Michael Ingall, M. D.

(II. The Microscope)
My father bought his microscope in 1924 in Boston, when he began Harvard Medical School. He was a Russian-Jewish immigrant without much money, so he bought a used Bausch and Lomb monocular scope.

When I was a child, I had free rein to play with it. I liked the silky smooth feel of the gears that moved the slide horizontally and vertically. With some practice, I learned to move the slide diagonally, using both wheels at once. I would crush ants and look at them with the low-power lens. I never quite understood how if the slide moved to the right, the image moved to the left.

After a few years, I watched the mystery of life swimming by, as I examined a gob of the goo in my underpants with the high-power lens. So many little me's ... or were they just tadpoles?

The scope would leave the house for a year or two, on loan to my Uncle Jack, then to my cousin Manny, and then to my cousin David, starting them out in medical school until they bought their own.

In 1962, I found myself in medical school in Chicago, almost 40 years after my father had bought it. I was a native-born American, but still without much money, as my father was better at being adored by patients than at earning money from them. So, I took the old Bausch & Lomb with me, now tired, scratched, and tarnished, but still with decent optics and a smooth gear action.

I was terrified when I began medical school. I had been an excellent student in high school and could hold my own with the best brains that Newton High had to offer. But at Harvard, everyone was a boy wonder, and I fell behind. There was more to it than that. I was determined not to go Harvard like my father, not to be a doctor like my father, not to die at 55 like my father. I wasn't really aware of my unconscious at the time. I didn't know I had an unconscious. I just thought I was a fuck-off with a penchant for flunking pre-med courses.

But despite my worst efforts, I found myself at the Chicago Medical School, just because I didn't know what else to do. And, while I quickly realized that I was as smart as anyone else in the class, it soon became clear to me that I wasn't as determined or ruthless as my classmates.

In histology class, we sat at long tables and unpacked our microscopes. I took my dingy Bausch and Lomb monocular out of its original wooden box. One row ahead of me, George Greenberg, huffing and puffing through his fat red cheeks, opened his leather case to proudly display his brand-new Leitz binocular zoom.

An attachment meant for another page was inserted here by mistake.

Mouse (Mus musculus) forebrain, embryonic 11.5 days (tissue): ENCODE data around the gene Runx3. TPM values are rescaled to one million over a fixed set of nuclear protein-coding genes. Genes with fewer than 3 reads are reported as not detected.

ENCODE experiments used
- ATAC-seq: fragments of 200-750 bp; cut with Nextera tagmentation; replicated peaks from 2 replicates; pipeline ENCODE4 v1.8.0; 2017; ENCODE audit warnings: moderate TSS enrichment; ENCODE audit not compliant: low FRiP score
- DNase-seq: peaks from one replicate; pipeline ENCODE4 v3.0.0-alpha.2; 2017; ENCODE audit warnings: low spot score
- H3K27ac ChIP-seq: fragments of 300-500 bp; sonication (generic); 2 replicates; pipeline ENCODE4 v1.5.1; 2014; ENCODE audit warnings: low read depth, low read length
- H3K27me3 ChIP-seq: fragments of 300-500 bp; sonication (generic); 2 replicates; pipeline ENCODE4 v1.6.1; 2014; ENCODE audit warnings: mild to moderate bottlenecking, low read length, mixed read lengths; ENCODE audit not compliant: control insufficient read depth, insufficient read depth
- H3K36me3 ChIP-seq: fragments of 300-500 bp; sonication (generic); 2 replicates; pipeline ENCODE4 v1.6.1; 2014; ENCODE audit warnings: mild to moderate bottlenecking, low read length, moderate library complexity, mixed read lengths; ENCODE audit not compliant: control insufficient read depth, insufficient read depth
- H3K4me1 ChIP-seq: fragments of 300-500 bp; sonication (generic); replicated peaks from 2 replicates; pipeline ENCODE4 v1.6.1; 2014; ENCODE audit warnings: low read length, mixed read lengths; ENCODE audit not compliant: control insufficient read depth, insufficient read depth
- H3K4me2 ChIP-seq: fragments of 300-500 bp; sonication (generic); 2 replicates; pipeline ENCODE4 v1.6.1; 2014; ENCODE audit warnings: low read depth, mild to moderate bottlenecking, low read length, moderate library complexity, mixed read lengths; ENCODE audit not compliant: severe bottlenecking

I looked around the room. Every single person had a new binocular scope, most of them with zoom. And here was I, son of Anton van Leewenhoek, with his 19th Century monocular. My hands shook as I mounted a slide of stained liver onto my platform. Clearly, I was out of my league. Certainly, I lacked the right stuff. Surely, I was going to flunk out.

The professor was Hans Elias. Dr. Elias was a Viennese histologist who was world famous for his ability to conceptualize and draw the liver in three dimensions. But to the class he was known as "Hansie," for the voice of his wife and laboratory partner, calling him into their private lab. Hansie made it a point to tell us that he never used deodorant because the scent of a male armpit drove women wild. He was also known to us as "Bullethead" for reasons that will be obvious when you look at his phallic-shaved head.

Dr. Elias strolled about the room, passing through the lab tables, as we all pretended we could make heads or tails out of the purple blur under the lens. He stopped behind my chair, and declaimed in a booming voice: "Chentelmen!! Who hass zee finest microzcope in zee clahss?"

Sweat poured off my brow as I continued to peer through the old microscope, pretending that he had not found me out to be the dolt that I was. George Greenberg prepared himself for his first step toward the Nobel Prize in Medicine.

"Chentelmen!! It iss ziss vun!" he exclaimed, pointing to my antique monocular. "Mit ziss vun, you can look viz bose eyes, vun sroo zee microzcope, und zee uzzer at vat you are drawing. Zose of you who haff zpent a fortune on your fency new microzcopes haff srown avay your money! Ziss iss all you need."

So, I would be a doctor after all, and not kill too many patients, I hoped.

I never used the microscope after the second year of medical school. A couple of the tadpoles in the gobs of goo became my children. And I got tired of squashing ants. So it sat on a shelf in my study, gathering dust and layers of tarnish.

This year, when we sold our house and moved to an apartment, the microscope was one of the few memorabilia that I kept. I took it to a brass refinisher and spent several hundred dollars, much more than my father paid, I'm sure, to have him take it apart and polish every knob and screw. Now it sits in our dining room, gleaming. It hasn't looked so good in 75 years. It still works very well, with a nice gear action and good optics. Perhaps my grandchildren will be curious.

Go on to Part III

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